ON the day when Stephen Flynn MP did an excellent job of exposing those twins of Unionist supremacy, Sunak and Starmer, in their attempts to undermine the triple lock on state pensions, Alyn Smith MP in his column in The National concludes that “a strong contingent of SNP MPs can bring pressure to bear on the next UK Government to deliver radical changes which will help people throughout these islands”.

It doesn’t take a Philadelphia lawyer to spot that the hope in the ambition in the headline is not matched by the under-ambition in Alyn’s content.

I am increasingly concerned that in as many weeks, no fewer than five of our senior MPs have publicly set their ambition as a return to Westminster to hold the next UK Government to account and with any luck hold the balance of power.

But Humza Yousaf has called the next General Election the independence election. Why do these MPs publicly undermine the First Minister’s and SNP activists’ ambition and commitment to deliver independence at the forthcoming General Election?

Independence is urgent for all our people, but today that urgency becomes more immediate for our older folk, the very people who put their faith in the Union in 2014.

There is a great danger to the party and, more importantly the cause of independence, if the SNP fail to prosecute independence with everything at their disposal.

In today’s Britain, pontificating on realism is a cruel nothingness, and comments like “we have to bring the people with us” indicate that Westminster is too comfy for some folk or creates a lethargy which makes manana dynamic by comparison.

Now is the time for our politicians to be evangelists for independence. If they can’t commit to it, why are they standing for Westminster on an SNP ticket, and why can their candidacy be approved by the party?

Independence is not an add-on to winning the General Election. Winning the popular vote is winning the election because we are then free. Anything else is defeat – though most, if not all, of the SNP MPs may retain their seats. At what future cost to our historic mission?

Graeme McCormick


In the past few days there have been some interesting letters covering the disappointing result in the Scotland-England football friendly match at Hampden Park and the best way forward for Scotland and Steve Clarke to progress positively. Simple – ensure qualification for the Euro 2024 finals in Germany!

I also noticed that former Scotland striker and media pundit Ally McCoist (below) gained some English media attention after his vilifying comments regarding the Tartan Army’s “drowning out” of England’s royal national anthem before the kick-off.

The National: Ally McCoistAlly McCoist

I must say I found his comments to be rather curious, especially coming from a likeable former Scotland centre-forward who decades ago experienced, on quite a few occasions at Wembley and Hampden Park, this particular practice was exactly the same as it is now. Fickleness personified in my humble opinion.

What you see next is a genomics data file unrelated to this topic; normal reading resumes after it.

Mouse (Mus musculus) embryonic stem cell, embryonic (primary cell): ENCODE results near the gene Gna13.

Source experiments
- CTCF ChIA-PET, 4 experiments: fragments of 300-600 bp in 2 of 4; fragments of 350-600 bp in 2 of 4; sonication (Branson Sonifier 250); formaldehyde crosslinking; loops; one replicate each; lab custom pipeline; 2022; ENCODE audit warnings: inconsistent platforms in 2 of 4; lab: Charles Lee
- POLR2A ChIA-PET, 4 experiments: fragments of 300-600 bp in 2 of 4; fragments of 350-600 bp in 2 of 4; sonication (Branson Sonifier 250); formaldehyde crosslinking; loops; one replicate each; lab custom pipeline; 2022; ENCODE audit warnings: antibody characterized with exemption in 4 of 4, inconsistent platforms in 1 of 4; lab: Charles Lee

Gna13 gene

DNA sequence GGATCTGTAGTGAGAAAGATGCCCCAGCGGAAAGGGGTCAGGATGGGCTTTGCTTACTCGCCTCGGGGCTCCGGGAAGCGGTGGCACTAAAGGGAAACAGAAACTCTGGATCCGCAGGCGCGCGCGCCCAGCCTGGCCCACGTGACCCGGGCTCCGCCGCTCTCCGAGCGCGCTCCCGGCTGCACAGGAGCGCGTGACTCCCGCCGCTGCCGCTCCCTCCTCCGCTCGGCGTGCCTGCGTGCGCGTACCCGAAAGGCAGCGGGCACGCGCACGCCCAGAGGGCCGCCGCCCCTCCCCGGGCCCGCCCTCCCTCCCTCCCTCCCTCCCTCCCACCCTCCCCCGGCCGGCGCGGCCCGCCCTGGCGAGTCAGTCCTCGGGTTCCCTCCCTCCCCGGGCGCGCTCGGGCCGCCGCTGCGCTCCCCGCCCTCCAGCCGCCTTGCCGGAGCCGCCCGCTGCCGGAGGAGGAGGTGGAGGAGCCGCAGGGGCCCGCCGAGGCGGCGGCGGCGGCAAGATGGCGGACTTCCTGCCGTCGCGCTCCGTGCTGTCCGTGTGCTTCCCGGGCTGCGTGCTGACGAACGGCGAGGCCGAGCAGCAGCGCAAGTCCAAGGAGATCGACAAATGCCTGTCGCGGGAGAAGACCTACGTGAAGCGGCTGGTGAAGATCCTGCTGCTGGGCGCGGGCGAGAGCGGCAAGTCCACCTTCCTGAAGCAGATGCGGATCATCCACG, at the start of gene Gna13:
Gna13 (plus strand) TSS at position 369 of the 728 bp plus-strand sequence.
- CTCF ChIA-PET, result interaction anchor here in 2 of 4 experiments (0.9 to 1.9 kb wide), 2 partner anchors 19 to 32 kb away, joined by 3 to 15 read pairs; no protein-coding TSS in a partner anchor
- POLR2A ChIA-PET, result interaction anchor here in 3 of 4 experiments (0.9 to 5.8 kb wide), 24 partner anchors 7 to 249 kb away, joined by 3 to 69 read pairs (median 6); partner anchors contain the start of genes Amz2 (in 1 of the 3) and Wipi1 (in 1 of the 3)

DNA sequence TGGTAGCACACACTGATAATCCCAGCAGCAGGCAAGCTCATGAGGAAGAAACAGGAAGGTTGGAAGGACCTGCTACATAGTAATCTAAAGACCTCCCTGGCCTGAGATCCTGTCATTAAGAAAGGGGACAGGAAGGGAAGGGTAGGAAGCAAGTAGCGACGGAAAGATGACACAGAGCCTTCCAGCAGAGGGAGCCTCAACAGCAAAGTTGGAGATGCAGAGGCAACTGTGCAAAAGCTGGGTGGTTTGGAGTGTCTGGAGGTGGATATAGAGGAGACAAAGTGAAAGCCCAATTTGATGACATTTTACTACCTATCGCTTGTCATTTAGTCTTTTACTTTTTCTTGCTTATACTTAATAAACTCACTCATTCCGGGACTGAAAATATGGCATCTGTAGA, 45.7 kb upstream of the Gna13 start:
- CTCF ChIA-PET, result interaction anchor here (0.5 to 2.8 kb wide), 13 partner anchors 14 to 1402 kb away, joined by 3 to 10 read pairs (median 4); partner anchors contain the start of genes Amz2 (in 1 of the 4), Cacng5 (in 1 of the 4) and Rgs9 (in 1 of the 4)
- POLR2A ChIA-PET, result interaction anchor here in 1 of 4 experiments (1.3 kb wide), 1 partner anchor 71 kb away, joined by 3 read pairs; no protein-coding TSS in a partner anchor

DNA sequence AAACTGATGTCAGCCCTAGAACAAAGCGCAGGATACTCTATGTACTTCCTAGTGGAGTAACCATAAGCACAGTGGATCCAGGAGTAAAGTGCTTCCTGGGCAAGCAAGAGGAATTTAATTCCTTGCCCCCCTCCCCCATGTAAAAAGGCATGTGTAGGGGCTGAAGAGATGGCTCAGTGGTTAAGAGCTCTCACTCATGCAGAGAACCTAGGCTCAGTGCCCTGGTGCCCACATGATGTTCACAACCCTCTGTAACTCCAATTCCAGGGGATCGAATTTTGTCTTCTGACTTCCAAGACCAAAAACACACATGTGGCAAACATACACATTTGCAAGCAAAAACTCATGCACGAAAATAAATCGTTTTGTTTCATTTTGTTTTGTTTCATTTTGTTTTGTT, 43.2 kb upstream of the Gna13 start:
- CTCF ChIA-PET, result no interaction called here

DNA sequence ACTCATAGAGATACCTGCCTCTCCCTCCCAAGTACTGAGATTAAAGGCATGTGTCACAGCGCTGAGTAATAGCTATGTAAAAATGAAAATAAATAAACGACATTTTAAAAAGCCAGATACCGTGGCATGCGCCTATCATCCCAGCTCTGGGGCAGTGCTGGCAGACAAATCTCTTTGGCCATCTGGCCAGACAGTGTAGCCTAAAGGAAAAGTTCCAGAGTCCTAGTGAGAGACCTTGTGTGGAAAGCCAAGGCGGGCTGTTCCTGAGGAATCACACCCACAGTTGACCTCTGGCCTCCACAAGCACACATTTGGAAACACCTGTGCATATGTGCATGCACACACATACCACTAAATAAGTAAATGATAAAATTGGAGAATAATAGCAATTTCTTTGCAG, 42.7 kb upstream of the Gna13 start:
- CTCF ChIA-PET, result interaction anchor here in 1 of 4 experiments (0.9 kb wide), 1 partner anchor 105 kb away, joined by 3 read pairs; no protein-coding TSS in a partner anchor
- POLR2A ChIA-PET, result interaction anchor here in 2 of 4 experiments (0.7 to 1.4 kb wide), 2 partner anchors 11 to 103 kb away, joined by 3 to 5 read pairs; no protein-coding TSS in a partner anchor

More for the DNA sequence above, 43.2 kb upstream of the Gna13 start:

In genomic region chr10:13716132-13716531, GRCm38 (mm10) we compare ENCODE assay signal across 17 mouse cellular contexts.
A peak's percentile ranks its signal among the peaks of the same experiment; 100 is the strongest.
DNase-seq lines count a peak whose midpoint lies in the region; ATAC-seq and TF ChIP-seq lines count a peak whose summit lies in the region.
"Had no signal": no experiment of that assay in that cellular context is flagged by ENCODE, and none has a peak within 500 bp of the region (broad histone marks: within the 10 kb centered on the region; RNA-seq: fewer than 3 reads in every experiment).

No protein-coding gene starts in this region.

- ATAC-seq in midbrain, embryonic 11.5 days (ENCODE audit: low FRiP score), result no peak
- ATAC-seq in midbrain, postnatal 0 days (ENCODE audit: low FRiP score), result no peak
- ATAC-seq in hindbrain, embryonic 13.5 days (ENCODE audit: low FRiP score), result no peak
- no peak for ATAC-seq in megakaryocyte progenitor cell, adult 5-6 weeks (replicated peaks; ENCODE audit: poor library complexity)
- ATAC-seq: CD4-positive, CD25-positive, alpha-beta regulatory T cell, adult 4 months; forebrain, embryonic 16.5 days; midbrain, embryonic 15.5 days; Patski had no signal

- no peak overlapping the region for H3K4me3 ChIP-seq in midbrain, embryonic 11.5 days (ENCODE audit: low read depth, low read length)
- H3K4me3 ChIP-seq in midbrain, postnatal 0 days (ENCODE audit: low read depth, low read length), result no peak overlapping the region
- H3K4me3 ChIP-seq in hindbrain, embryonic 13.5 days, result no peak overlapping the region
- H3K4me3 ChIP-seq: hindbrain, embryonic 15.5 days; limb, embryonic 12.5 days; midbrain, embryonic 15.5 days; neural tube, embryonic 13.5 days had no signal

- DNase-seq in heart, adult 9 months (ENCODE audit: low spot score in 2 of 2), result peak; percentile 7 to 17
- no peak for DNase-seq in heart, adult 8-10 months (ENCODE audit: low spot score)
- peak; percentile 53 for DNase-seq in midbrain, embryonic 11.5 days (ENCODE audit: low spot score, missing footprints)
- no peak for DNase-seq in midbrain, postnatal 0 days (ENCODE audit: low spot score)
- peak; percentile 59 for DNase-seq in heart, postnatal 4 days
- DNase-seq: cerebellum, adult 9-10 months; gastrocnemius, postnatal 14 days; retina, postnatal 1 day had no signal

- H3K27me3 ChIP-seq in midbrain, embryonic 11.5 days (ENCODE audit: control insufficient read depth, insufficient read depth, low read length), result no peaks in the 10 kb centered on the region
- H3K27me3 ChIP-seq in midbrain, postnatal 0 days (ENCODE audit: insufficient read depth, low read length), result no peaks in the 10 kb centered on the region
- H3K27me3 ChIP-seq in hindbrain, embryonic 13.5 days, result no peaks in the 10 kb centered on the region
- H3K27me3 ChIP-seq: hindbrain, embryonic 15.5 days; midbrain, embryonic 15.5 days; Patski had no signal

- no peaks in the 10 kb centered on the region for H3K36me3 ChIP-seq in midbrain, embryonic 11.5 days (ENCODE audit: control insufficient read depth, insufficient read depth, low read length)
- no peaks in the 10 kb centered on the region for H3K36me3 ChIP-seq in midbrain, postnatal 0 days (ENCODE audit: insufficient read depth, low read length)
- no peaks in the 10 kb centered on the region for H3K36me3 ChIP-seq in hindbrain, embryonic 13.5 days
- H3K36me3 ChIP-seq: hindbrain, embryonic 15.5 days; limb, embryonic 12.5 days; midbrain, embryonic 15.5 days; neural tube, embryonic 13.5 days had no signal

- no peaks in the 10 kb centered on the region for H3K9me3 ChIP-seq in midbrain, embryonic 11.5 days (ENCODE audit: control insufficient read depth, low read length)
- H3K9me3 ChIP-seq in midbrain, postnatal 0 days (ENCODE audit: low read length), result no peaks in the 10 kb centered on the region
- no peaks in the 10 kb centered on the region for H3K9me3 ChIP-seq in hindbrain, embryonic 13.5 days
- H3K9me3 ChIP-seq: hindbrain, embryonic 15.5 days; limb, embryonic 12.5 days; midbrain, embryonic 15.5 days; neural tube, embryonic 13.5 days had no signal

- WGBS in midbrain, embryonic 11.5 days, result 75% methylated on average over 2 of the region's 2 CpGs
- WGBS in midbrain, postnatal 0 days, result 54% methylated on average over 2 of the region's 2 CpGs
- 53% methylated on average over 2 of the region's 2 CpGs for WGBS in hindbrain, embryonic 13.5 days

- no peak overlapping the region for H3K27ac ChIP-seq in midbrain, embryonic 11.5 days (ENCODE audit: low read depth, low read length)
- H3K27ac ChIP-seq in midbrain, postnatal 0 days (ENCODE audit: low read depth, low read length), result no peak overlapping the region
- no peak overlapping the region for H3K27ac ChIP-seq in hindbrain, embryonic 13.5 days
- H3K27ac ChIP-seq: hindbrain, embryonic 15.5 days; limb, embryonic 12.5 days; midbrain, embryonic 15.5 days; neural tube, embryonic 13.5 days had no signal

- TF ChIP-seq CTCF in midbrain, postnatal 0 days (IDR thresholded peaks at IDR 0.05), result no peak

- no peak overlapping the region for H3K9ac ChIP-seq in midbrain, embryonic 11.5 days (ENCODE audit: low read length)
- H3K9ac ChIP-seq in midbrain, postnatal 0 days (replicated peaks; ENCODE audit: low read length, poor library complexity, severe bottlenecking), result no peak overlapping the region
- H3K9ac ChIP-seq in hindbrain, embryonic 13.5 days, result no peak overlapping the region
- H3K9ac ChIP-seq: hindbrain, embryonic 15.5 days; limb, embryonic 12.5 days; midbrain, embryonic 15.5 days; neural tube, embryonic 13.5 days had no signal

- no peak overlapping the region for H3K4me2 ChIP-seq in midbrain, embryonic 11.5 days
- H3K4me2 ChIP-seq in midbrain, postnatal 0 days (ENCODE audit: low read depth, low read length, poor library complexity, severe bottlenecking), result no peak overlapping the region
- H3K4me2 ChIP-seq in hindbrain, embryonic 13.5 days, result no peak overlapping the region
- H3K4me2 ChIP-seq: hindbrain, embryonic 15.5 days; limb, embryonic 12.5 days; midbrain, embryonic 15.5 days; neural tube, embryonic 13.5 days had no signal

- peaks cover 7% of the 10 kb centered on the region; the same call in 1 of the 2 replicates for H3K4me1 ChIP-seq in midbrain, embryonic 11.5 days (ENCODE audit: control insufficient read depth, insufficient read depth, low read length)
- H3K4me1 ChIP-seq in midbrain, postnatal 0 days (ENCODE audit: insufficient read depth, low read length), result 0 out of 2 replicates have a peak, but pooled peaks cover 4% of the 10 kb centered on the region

Why a sudden change in attitude over an issue that he has been well accustomed to for a long time? Better to hold to an element of reticence in this case and forget cosying up to English media associates with such personal affront. Indeed, there is probably the added spice of many within the Tartan Army who are not enamoured with the idea of “conveyor-belt monarchy” being foisted on the Scottish population following the passing of the Queen last year and the massively overdone TV and media coverage sycophantically glorifying the royals to the point it was unbearable!

May I also remind Ally that opinion polls in Scotland more or less confirm a real “turn-off” at English media attempts to try and shove the monarchy down our throats, much like their attempts to do it with a rejected Brexit lie that was never voted for in Scotland. I suspect this ill-conceived criticism may well come back to haunt him at some stage in the near future.

Bernie Japs


Itis hardly surprising that Ally McCoist came out with his politically biased pro-Union, anti-SNP drivel as Scottish fans booed the Anglo-British forelock-tugging dirge that is used as the English national anthem. He has plenty of past form as the embodiment of the Scottish cringe. My heart sinks every time I hear that he is a co-commentator on a match broadcast on ITV.

On Tuesday he spent as much time commenting on the English performance as he did on Scotland. He was supposedly there to balance the English commentator but as usual he did his ingratiating Uriah McHeep impersonation, essentially conveying that: “Scotland are better than they were but England, of course, are a superior footballing nation.”

He absolutely gives me the boke.

David White


Regarding the stooshie about booing anthems at the Scotland v England men’s football match, perhaps the following could be pointed out to Ally McCoist. Both sets of supporters exercised their right to boo their opponents’ anthem but Scotland won that contest by weight of numbers.

As for the tired stereotypical link to “the SNP”, most of us who support independence are not members of and may not be voters for the SNP now. Perhaps Ally is concerned about the SNP alliance with the Green Party coming as he does from a royal blue constituency?

John Quinn


Goodnews on the polling front from an unexpected pollster. Ally McCoist states it was SNP supporters booing the national anthem at the England game. More than 50,000 Scots at the game, so when John Curtice crunches these figures, the SNP will win every election for the foreseeable future.

David Coll

Isle of Bute